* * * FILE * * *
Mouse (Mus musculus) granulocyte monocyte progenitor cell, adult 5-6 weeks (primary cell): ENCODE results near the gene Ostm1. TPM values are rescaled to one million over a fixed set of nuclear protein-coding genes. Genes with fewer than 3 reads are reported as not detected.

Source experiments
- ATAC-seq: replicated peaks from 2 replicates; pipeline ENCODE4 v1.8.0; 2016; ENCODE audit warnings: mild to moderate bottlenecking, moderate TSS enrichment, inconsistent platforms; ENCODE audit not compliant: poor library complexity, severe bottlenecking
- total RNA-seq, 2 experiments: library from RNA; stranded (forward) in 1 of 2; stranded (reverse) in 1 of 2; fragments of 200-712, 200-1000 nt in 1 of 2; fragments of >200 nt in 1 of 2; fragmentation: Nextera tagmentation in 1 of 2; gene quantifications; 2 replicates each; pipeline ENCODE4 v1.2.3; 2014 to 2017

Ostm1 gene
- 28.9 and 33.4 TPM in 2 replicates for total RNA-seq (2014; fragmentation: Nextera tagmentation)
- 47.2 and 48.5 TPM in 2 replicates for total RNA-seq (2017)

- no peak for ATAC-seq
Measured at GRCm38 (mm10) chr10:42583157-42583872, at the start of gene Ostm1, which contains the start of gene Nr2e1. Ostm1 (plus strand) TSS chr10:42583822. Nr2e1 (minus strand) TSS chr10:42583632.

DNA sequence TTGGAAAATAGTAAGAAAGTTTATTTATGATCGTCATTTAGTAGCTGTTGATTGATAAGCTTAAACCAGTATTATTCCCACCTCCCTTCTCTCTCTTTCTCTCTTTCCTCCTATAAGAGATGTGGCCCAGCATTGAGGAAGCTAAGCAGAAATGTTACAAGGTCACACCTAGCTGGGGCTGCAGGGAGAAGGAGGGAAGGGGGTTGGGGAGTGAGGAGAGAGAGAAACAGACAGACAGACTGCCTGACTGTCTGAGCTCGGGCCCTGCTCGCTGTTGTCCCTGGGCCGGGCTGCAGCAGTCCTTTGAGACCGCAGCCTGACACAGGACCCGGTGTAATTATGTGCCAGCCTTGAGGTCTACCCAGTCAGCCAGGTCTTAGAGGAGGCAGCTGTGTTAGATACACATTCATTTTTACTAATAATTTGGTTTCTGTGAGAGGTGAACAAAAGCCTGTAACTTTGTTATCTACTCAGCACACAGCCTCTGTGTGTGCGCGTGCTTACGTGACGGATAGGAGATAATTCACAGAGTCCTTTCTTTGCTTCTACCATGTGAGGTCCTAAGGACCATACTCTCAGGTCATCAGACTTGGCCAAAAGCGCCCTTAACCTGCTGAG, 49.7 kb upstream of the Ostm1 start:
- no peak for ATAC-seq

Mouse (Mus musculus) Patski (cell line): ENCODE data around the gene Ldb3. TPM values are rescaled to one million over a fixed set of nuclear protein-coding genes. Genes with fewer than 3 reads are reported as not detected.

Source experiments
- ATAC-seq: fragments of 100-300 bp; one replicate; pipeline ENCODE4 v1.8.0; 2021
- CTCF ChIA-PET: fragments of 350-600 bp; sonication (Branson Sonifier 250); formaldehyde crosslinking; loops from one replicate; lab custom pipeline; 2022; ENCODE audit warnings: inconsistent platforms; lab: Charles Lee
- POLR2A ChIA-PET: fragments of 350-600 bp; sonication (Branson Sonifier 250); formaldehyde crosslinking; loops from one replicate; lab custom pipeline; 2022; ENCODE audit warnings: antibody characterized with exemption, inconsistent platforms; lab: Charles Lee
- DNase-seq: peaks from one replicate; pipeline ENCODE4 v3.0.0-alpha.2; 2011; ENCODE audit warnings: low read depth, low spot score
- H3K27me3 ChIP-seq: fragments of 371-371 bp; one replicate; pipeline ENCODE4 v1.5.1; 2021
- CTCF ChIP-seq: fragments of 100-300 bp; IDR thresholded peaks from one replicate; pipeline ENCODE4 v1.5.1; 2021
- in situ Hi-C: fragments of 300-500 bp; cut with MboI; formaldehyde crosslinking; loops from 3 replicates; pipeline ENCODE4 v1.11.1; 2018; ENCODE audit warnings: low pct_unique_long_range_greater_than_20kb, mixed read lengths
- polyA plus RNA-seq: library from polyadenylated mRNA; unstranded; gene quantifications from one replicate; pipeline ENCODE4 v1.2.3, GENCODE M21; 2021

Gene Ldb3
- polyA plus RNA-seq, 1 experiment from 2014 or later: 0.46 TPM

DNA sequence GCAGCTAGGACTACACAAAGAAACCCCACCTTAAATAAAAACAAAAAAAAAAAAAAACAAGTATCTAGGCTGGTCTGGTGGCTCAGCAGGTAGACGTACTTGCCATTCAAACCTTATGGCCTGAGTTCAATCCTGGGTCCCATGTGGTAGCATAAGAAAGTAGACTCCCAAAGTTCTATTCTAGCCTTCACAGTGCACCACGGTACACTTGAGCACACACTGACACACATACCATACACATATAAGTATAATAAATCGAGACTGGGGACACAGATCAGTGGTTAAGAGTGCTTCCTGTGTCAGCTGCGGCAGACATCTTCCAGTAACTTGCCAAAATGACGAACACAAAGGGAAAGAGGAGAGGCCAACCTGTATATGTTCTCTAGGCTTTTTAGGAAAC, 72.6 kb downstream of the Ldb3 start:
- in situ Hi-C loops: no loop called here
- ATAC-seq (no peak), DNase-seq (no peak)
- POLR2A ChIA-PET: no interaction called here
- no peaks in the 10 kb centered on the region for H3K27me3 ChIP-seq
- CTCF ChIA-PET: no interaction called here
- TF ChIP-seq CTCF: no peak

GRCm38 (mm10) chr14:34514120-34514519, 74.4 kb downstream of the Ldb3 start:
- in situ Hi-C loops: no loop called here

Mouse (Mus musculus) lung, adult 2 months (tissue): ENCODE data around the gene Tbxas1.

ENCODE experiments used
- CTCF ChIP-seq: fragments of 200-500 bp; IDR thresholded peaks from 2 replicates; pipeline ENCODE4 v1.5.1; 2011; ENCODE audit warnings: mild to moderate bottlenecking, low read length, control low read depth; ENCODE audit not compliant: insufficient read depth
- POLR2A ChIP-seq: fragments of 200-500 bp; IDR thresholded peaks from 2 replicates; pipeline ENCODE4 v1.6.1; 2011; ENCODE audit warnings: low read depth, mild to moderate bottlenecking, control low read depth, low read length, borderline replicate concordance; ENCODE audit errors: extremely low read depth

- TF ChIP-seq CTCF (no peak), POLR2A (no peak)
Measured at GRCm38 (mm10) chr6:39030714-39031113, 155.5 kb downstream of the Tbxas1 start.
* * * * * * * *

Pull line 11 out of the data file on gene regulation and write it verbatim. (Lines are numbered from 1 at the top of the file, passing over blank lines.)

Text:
- no peak for ATAC-seq